Matthew Chalkley

NIH Postdoctoral Fellow
University of California - San Francisco
Thursday, Jan. 12, 2023
3:30pm
Taylor Auditorium - Frick Chemistry Laboratory
Host
Paul Chirik
Add to Calendar2023-01-12 15:30:002023-01-12 15:30:00Paul ChirikTaylor Auditorium - Frick Chemistry Laboratory15YYYY-MM-DD

Controlling Multiple Particles to Overcome Challenges in Chemical Catalysis and Biological Binding

Biological systems are able to achieve remarkable transformations using a constrained set of ligands and metals. One mechanism that enzymes use to achieve this is careful control of protons, electrons, and substrate to enable or repurpose reactivity at the active site. I will demonstrate that chemical systems behave similarly. In particular, I show how the chemical identity of the acid and reductant is key to achieving lower overpotential nitrogen fixation catalysis. Under the relevant protic conditions, I evidence that metallocenes are not just electron donors but can also serve as concerted proton-electron transfer (CPET) reagents. Mechanistic understanding of this reactive species gleaned from spectroscopic and thermochemical analysis facilitated design of an improved metallocene-based CPET donor. This enables for the first-time electrochemical nitrogen fixation with a broad range of co-catalysts. Next, I will describe the de novo design of proteins for xeno-biological metallocofactors as a strategy to enhance and control reactivity focusing here on the computational design and experimental validation of a ruthenium cofactor binding protein.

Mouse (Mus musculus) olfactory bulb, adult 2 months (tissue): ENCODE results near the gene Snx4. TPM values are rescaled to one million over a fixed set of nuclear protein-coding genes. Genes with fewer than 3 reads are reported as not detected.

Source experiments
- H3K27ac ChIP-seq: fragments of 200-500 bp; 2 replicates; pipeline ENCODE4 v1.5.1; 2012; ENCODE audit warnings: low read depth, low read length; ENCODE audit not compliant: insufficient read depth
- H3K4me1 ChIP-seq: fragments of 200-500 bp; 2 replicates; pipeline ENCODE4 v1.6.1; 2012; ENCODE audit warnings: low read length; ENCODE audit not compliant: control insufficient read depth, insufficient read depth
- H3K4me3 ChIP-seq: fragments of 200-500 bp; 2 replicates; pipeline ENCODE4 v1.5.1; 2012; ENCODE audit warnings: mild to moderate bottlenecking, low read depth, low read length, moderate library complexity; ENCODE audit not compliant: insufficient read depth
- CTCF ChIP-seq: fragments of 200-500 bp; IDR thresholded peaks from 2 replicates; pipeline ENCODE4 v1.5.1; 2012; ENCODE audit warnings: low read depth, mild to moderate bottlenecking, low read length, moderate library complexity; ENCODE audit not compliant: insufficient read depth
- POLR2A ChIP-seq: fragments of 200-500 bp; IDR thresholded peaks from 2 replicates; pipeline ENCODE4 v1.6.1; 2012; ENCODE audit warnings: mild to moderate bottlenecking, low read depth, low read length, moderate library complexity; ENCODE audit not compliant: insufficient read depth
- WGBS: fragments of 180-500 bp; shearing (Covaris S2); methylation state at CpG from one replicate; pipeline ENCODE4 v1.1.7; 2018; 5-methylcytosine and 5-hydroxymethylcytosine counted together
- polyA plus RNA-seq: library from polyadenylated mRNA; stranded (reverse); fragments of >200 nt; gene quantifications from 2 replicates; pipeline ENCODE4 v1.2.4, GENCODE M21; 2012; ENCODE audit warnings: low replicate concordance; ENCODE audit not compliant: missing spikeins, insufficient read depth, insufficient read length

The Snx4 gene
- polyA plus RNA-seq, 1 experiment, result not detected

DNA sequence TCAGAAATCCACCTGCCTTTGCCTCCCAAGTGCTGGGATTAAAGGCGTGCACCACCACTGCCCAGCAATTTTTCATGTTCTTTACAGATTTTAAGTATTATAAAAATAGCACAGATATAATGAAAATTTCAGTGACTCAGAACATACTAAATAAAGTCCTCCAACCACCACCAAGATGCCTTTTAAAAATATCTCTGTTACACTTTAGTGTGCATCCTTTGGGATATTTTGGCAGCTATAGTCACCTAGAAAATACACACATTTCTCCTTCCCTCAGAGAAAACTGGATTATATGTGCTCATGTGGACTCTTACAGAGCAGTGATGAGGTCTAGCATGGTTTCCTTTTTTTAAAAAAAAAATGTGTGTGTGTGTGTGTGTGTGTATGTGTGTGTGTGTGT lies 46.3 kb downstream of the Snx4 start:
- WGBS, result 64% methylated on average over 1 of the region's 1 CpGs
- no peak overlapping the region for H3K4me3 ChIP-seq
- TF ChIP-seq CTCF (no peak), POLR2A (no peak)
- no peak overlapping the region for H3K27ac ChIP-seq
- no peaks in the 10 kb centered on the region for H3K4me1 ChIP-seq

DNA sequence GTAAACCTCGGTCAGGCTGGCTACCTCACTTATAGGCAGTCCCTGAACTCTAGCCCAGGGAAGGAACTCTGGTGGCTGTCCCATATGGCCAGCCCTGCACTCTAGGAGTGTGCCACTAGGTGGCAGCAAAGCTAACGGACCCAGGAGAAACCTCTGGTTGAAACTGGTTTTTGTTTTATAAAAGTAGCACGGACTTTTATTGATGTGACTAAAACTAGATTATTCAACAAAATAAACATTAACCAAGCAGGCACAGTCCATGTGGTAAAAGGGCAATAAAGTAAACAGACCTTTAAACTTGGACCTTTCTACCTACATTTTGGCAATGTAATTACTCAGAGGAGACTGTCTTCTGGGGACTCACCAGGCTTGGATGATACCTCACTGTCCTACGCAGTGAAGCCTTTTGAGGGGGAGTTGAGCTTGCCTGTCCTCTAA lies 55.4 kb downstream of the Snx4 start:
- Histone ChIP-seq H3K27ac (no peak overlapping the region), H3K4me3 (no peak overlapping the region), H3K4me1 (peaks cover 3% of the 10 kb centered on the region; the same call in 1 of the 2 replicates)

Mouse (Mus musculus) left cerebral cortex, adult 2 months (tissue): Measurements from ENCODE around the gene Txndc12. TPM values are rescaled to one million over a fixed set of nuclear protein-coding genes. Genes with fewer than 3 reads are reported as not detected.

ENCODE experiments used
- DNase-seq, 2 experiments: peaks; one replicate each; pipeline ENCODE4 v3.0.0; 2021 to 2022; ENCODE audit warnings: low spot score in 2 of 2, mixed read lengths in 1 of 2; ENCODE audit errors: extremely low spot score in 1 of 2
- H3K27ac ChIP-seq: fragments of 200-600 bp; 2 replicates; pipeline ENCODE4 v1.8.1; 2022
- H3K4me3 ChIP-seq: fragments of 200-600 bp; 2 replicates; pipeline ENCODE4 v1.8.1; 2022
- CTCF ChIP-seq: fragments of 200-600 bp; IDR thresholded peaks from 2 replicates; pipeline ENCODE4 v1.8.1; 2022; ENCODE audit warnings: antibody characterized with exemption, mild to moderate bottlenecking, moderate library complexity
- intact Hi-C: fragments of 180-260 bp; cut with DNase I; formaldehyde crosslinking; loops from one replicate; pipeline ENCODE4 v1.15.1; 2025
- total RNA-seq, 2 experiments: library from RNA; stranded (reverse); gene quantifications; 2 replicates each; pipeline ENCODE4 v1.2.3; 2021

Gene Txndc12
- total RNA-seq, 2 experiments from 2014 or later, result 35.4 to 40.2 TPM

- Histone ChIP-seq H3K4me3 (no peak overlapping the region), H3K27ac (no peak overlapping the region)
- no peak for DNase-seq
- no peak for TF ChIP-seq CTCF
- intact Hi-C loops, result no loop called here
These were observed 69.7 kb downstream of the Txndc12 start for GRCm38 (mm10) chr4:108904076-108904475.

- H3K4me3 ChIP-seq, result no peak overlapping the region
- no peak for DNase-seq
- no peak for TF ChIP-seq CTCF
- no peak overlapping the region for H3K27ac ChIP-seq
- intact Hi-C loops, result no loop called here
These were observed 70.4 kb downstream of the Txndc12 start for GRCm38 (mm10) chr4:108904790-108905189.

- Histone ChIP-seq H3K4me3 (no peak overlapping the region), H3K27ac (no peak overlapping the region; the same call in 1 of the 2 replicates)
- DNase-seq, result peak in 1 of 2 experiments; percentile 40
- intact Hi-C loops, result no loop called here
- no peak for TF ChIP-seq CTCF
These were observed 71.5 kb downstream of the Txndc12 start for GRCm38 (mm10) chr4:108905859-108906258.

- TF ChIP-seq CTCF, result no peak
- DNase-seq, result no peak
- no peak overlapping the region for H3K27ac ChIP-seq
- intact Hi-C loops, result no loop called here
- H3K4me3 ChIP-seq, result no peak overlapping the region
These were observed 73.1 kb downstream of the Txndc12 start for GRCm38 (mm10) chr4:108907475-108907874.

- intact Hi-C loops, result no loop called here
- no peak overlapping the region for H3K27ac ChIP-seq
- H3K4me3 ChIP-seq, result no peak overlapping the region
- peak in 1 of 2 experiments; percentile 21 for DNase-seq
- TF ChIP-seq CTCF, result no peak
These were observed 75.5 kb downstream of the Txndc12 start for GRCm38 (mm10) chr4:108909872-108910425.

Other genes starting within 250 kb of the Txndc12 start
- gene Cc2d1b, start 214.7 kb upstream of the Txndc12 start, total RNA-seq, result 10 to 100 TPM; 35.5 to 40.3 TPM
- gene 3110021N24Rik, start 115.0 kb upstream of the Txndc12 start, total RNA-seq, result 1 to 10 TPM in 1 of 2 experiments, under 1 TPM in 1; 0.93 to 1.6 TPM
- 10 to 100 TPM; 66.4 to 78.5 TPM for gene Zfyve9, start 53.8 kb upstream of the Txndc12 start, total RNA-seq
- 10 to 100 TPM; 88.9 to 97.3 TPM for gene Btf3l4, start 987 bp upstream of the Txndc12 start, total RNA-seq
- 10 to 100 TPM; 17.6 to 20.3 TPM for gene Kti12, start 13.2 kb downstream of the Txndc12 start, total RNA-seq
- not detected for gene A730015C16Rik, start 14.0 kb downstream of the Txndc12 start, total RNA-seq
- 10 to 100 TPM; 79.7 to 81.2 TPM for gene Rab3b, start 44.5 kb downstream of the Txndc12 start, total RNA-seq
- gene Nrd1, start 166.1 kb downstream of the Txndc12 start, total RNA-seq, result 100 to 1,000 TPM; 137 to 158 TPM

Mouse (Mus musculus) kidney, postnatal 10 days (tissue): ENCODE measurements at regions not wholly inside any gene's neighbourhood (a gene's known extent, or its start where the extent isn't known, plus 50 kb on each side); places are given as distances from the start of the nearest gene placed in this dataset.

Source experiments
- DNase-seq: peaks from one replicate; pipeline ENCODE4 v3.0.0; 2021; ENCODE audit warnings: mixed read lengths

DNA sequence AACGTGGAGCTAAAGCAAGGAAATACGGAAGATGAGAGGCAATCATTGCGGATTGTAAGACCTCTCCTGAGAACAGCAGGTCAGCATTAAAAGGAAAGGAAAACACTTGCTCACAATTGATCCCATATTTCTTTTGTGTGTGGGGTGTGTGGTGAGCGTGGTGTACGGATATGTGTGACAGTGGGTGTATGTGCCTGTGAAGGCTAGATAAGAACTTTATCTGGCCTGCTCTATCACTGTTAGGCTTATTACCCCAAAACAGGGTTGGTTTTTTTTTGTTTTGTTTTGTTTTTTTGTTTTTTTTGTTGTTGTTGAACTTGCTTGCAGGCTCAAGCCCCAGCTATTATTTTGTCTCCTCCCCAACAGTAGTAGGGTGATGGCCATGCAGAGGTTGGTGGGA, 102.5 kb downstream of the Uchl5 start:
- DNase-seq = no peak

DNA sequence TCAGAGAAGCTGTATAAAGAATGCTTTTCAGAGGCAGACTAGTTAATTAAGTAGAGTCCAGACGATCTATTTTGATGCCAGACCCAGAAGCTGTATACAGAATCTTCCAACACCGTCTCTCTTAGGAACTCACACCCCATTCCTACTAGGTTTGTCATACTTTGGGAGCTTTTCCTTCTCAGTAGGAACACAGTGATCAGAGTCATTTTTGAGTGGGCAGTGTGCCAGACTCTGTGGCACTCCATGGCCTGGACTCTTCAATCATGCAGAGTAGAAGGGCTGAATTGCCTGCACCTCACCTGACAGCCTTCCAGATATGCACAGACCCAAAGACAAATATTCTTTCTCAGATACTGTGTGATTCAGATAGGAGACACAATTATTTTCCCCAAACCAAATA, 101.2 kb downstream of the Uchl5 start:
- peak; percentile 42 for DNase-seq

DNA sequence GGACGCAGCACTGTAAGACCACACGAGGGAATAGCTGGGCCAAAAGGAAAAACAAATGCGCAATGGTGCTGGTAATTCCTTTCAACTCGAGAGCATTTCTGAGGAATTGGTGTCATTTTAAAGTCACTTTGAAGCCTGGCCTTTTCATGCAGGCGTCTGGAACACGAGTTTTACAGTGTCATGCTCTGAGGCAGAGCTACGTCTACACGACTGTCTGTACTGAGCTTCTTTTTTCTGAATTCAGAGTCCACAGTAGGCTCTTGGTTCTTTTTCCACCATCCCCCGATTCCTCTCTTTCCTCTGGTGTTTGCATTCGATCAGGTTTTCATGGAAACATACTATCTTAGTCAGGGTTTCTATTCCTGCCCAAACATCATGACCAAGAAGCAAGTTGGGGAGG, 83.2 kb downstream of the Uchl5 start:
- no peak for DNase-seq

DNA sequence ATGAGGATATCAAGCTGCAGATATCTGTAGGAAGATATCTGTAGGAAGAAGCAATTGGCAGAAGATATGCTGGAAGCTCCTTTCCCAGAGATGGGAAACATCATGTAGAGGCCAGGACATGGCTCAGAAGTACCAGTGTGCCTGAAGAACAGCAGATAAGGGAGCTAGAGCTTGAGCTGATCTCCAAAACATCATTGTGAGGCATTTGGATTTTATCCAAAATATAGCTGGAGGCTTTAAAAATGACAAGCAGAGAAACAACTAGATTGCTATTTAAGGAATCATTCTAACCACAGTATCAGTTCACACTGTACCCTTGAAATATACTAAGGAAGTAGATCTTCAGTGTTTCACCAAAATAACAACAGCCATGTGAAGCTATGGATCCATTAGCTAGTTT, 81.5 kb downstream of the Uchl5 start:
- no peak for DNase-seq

Lastly, I will discuss how cooperative interactions between positron emission tomography (PET) tracers explain the observed binding in the first high-resolution co-structure of a small molecule and an amyloid. Symmetry-matching of these cooperative, non-covalent interactions is key to attaining the structural selectivity observed for the disease-specific binding of diagnostics to amyloid filaments. This novel mechanism offers insight into a structure-based approach to the discovery of new diagnostics and potentially therapeutics for important neurodegenerative diseases such as Alzheimer’s and Parkinson’s.

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